Mayville in Dodge County, Wisconsin — The American Midwest (Great Lakes)
Wisconsinís First Iron Smelter
In 1847 Judge Alonzo Kinyon promoted a company chartered as the Wisconsin Iron Company. Construction of the first furnace was started at Mayville in 1848 approximately 500 feet southwest of this marker. In 1849 the furnace cast its first molten iron yielding about 12 tons per day, using charcoal from native hardwoods for fuel.
The industry prospered for 79 years, modernizing with the times to an eventual 800 tons of iron per day capacity. It once occupied the entire marker area as well as adjacent acreage. Due to curtailed demand for pig iron, the plant closed permanently in 1928. The last owner was The Mayville Iron Company.
Erected 1973 by the Wisconsin Historical Society. (Marker Number 193.)
Marker series. This marker is included in the Wisconsin Historical Society marker series.
Location. 43° 30.403′ N, 88° 32.516′ W. Marker is in Mayville, Wisconsin, in Dodge County. Marker is on North Main Street (Wisconsin Click for map. Marker is located on North Main Street at the Lower Mill Pond Bridge. Marker is in this post office area: Mayville WI 53050, United States of America.
Other nearby markers. At least 8 other markers are within 11 miles of this marker, measured as the crow flies. Soldiers and Sailors Monument (approx. 0.6 miles away); Berthold "Pete" Husting (approx. 0.6 miles away); The Mayville White Limestone School Building (approx. 0.6 miles away); Hollenstein Wagon and Carriage Factory (approx. ĺ mile away); Solomon Juneau House (approx. 4.6 miles away); World War II (approx. 6.7 miles away); War Memorial (approx. 7.4 miles away); Horicon Marsh (approx. 10.2 miles away). Click for a list of all markers in Mayville.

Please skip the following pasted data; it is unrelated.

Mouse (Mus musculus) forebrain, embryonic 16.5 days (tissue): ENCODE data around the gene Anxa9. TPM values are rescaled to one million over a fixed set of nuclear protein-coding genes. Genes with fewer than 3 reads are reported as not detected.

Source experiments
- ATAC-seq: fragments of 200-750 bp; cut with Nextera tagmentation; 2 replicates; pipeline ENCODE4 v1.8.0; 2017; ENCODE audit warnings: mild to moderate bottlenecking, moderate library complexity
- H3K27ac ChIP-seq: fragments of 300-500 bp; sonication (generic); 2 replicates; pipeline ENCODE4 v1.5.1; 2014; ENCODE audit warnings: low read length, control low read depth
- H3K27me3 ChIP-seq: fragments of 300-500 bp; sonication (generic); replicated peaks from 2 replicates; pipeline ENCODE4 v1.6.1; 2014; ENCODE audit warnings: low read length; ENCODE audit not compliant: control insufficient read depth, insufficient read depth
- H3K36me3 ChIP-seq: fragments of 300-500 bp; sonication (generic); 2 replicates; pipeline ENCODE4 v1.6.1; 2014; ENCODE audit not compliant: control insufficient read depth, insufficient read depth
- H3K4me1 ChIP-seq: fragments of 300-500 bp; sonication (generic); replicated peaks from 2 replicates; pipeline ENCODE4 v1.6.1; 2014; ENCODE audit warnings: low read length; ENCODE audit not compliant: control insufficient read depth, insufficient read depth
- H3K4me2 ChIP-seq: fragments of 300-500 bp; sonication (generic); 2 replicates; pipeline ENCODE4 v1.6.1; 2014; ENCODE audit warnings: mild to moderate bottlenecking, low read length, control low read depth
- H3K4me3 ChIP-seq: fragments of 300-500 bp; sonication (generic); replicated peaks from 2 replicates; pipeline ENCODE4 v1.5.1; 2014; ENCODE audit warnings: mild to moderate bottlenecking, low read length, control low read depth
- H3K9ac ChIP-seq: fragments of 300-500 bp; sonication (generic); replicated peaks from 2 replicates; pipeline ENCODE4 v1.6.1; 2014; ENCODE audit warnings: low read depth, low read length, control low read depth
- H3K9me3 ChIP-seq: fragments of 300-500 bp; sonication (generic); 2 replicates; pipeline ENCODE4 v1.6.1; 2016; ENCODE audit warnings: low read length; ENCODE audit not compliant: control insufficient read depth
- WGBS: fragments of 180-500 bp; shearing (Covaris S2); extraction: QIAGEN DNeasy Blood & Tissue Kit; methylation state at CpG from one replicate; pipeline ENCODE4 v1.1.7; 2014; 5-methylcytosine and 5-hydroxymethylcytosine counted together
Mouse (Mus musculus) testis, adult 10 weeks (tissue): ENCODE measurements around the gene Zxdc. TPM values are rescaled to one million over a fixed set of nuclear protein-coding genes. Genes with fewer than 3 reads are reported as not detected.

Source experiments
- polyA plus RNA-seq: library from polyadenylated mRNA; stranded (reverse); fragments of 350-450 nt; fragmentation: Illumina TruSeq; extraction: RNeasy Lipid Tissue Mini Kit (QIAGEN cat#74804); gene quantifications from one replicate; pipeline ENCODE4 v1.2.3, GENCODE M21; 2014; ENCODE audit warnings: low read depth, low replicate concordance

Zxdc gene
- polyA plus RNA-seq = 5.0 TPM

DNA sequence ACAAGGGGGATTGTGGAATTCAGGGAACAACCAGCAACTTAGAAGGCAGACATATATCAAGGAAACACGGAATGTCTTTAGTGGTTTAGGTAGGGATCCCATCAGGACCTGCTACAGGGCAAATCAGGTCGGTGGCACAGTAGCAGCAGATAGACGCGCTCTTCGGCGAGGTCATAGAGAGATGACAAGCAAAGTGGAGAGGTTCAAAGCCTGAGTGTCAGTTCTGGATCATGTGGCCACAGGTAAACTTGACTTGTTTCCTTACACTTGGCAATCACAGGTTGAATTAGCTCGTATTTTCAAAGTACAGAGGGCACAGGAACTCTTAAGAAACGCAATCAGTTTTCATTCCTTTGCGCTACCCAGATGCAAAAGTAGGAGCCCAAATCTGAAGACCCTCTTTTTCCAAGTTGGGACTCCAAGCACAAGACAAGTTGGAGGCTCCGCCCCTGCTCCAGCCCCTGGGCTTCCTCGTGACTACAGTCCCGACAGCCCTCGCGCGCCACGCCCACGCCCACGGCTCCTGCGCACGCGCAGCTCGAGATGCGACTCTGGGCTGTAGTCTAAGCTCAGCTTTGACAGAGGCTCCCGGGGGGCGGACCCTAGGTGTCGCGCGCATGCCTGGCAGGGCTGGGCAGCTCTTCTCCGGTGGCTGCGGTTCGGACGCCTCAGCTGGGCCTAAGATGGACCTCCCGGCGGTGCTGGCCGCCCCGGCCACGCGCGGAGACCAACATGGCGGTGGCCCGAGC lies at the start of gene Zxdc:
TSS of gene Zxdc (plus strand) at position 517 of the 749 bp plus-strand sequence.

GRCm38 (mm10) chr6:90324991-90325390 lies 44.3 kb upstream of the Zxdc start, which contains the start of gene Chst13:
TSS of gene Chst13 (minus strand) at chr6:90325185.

1. Marker Replacement
This marker was replaced in 2013 due to the deteriorated condition of the original marker. In addition, several corrections were made. The new marker was dedicated on June 1, 2014.
— Submitted June 1, 2014, by Eric Kuntz of Beaver Dam, Wisconsin.
Categories. • Industry & Commerce • Settlements & Settlers •
Credits. This page originally submitted on , by Paul Fehrenbach of Germantown, Wisconsin. This page has been viewed 750 times since then and 75 times this year. Photos: 1. submitted on , by Paul Fehrenbach of Germantown, Wisconsin. 2, 3, 4. submitted on , by Eric Kuntz of Beaver Dam, Wisconsin. 5, 6. submitted on , by Paul Fehrenbach of Germantown, Wisconsin. • Bill Pfingsten was the editor who published this page. This page was last revised on June 16, 2016.